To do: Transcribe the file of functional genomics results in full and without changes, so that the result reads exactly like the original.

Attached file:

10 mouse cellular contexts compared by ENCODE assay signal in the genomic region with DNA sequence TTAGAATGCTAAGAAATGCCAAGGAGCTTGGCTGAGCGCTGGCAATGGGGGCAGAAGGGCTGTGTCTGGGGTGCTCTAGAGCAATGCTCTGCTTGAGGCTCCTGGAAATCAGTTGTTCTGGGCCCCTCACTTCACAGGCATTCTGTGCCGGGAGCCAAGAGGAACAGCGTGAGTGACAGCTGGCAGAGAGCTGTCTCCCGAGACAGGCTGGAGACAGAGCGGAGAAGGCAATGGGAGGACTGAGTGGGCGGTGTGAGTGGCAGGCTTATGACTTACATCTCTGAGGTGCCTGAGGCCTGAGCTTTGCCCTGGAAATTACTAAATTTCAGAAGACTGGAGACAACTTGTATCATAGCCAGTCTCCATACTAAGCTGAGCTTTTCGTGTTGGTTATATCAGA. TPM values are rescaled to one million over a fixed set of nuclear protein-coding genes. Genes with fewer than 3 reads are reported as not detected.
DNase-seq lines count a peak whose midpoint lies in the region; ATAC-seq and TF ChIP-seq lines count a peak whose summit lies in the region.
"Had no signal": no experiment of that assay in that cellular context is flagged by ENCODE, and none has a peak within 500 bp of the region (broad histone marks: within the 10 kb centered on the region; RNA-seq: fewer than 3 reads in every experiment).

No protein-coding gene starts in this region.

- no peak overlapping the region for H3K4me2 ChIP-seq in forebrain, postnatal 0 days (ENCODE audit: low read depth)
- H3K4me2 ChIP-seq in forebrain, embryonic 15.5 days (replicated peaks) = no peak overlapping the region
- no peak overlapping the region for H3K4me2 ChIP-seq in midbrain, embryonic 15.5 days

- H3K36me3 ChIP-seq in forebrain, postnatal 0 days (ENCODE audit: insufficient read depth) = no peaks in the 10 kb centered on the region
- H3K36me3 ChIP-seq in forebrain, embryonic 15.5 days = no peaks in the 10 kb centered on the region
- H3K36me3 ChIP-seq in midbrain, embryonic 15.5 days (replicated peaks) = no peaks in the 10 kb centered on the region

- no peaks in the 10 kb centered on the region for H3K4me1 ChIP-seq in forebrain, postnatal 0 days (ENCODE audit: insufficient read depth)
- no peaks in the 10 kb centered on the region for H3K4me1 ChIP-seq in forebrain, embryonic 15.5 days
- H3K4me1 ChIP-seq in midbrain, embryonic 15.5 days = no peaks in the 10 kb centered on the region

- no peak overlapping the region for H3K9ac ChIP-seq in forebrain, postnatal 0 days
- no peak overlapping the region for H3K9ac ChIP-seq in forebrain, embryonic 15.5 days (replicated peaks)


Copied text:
10 mouse cellular contexts compared by ENCODE assay signal in the genomic region with DNA sequence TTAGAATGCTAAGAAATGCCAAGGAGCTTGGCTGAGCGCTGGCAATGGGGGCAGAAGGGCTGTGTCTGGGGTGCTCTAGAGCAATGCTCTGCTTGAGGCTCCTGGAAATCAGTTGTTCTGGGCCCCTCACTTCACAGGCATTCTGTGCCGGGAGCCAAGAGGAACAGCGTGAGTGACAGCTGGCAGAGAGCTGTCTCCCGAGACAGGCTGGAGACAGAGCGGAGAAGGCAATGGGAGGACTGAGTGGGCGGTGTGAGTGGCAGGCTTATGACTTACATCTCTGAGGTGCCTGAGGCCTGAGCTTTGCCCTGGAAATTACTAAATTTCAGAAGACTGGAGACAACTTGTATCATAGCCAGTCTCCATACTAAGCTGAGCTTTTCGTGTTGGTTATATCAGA. TPM values are rescaled to one million over a fixed set of nuclear protein-coding genes. Genes with fewer than 3 reads are reported as not detected.
DNase-seq lines count a peak whose midpoint lies in the region; ATAC-seq and TF ChIP-seq lines count a peak whose summit lies in the region.
"Had no signal": no experiment of that assay in that cellular context is flagged by ENCODE, and none has a peak within 500 bp of the region (broad histone marks: within the 10 kb centered on the region; RNA-seq: fewer than 3 reads in every experiment).

No protein-coding gene starts in this region.

- no peak overlapping the region for H3K4me2 ChIP-seq in forebrain, postnatal 0 days (ENCODE audit: low read depth)
- H3K4me2 ChIP-seq in forebrain, embryonic 15.5 days (replicated peaks) = no peak overlapping the region
- no peak overlapping the region for H3K4me2 ChIP-seq in midbrain, embryonic 15.5 days

- H3K36me3 ChIP-seq in forebrain, postnatal 0 days (ENCODE audit: insufficient read depth) = no peaks in the 10 kb centered on the region
- H3K36me3 ChIP-seq in forebrain, embryonic 15.5 days = no peaks in the 10 kb centered on the region
- H3K36me3 ChIP-seq in midbrain, embryonic 15.5 days (replicated peaks) = no peaks in the 10 kb centered on the region

- no peaks in the 10 kb centered on the region for H3K4me1 ChIP-seq in forebrain, postnatal 0 days (ENCODE audit: insufficient read depth)
- no peaks in the 10 kb centered on the region for H3K4me1 ChIP-seq in forebrain, embryonic 15.5 days
- H3K4me1 ChIP-seq in midbrain, embryonic 15.5 days = no peaks in the 10 kb centered on the region

- no peak overlapping the region for H3K9ac ChIP-seq in forebrain, postnatal 0 days
- no peak overlapping the region for H3K9ac ChIP-seq in forebrain, embryonic 15.5 days (replicated peaks)